Nate rolled the window down, touching behind his ear to make sure he hadn’t dropped his cigarette. “What do you want, man?”
Billy ignored him. “Ivy, you okay?”
I leaned around Nate to see him better. “Uh, yeah? I’m fine.”
He put a hand to his mouth. There was a stripe of white paint over his forearm. “Did he do that to you?”
“Are you for real?” Nate squawked.
I felt, suddenly, like I might cry. It was the pain, I told myself. The adrenaline, fizzing away. “No, no. It was a . . . car thing. I’m good.”
Billy watched me a little longer. He was too tall for it, bent practically in half to see into the car.
“Okay. I’ll be right there.” He pointed at his porch. “Just so you know.”
“Thank you for your service,” Nate said sarcastically, but not until Billy was up the drive.
I wrenched the door open, slammed it behind me, and turned. “We’re broken up.”
“No shit,” Nate said, and gunned it down the street.
I lingered on the curb. My lip was throbbing, my body pounding with exhaustion, but it was laced with the featherlight euphoria of being free.
Billy cleared his throat. He was perched tensely on his porch, still watching me. Embarrassed, I lifted a hand.
“Sorry about that,” I told him.
“Sorry for what?”
He said it quietly enough that I wasn’t sure I was meant to hear. I almost let it pass. Maybe it was the pain in my mouth—needling, insistent—that made me turn.
“I’m sorry you thought you had to step in,” I said, more sharply than I intended.
Billy stared at me. Then he stood, shaking his head. “Won’t happen again,” he said, and disappeared into his house.
My eye went to the darkened second-story windows. One of them lit up a minute later and I looked away, regret and bottom-shelf vodka muddling queasily in my stomach. Time to get in bed, I figured. Before my night found one more way to go to shit.
Slow and steady I unlocked the front door, holding my breath as I opened it just wide enough to slide through. Then I let it all go in a strangled yelp, because my mom was sitting on the stairs, waiting for me.
“Mom!” I dipped my head, bringing a hand to my lip. “Why are you awake?”
She leaned into the patch of moonlight falling through the window over the door. Her bright hair was tied up, her eyes safety-pin sharp. “Bad dream,” she said. Then she snapped to her feet, because she’d seen my mouth.
“What happened? Were you in an accident?”
My lip beat like a second heart. “No! I’m fine. I mean—it wasn’t really an accident . . .”
The beam of her focus felt physical. “Tell me. Tell me exactly.”
“Nate—swerved,” I said. “His car went off the road.”
I thought of the stranger in the woods, slapping at her chalk-colored skin. “Then nothing. Then we drove home.”
“That’s it? That’s all that happened?”
I gave a shallow nod.
“Okay.” Her unnerving intensity was draining. The corners of her mouth twitched up, conspiratorial. “But Nate was drinking tonight, wasn’t he?”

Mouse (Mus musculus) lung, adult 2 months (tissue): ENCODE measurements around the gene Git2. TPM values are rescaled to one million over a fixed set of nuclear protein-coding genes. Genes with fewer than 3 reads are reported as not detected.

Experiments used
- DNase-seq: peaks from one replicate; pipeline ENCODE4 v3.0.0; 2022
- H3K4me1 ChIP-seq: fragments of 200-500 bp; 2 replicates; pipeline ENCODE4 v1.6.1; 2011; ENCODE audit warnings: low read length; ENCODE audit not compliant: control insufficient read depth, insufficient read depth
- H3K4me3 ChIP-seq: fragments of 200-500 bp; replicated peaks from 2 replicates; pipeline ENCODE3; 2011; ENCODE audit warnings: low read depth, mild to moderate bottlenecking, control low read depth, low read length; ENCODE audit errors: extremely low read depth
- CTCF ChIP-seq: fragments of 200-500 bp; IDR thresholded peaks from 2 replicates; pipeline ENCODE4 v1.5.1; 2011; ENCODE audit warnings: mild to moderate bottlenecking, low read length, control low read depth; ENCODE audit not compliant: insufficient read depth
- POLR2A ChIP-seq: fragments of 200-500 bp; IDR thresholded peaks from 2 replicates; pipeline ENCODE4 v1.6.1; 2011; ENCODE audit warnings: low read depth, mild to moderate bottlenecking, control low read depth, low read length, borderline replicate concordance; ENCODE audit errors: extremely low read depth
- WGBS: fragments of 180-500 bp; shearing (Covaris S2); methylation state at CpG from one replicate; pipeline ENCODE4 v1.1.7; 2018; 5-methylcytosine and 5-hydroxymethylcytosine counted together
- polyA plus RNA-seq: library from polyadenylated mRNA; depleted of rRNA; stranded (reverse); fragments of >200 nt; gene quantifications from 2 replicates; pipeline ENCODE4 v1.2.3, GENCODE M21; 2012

I swayed a little, trying to think. She’d seemed less dangerous a moment ago, when she was outright pissed. “Um.”
She gave a curt, I knew it nod. “Go to your room. Now.”
I edged past her, up the stairs, and into my room. Skipping the lights, I fell onto my pillows and closed my eyes. When I opened them she was above me, pressing an icepack to my mouth with her scarred left hand.
“Did you hit your head?” Her usual reserve was back; she could’ve been asking for the time. “Do we have to worry about a concussion? Tell me the truth.”
I leaned into the icepack’s chill. When was the last time she’d tended to me like this? When I tried to remember, blankness pressed in like an ocean.
“My head’s fine,” I mumbled. I’d entered that terrible purgatory place where you’re still drunk yet somehow already hungover. “I told you, it wasn’t a big deal. Nate’s not even hurt.”
“He’s not hurt.” Her voice was soft, and veined with rage. “While my kid looks like a prizefighter.”
“Dana.” Suddenly my dad was there, hand on her arm, his steady shape blocking the light. I fought to keep my eyes open as he stepped forward and she retreated, out of sight.
“We taught you better than this,” he was saying. “What made you get into a car with a drunk driver?”
“I don’t know.”
A heavy Dad sigh. “I’m getting a little tired of your go-to response. Do you have any idea how much worse this could’ve gone?”
My eye kept catching on the ceiling fan spinning over his shoulder, trying drowsily to count the blades. “I don’t know,” I repeated. “Lots?”
I wasn’t being a smartass, not that he believed me. His voice went on and on, patient and pissed. By the time he’d finished impressing my stupidity upon me, I was half asleep. I dropped into blackout land and stayed there till morning, kicking off the first day of summer break with a hangover and a busted lip.
And a mystery, waiting on ice in the back of my brain. But days would pass before I’d see the girl in the water again.
Our Crooked Hearts will hit shelves on June 28 and you can preorder it now.
Lacy Baugher Milas is the Books Editor at Paste Magazine, but loves nerding out about all sorts of pop culture. You can find her on Twitter @LacyMB.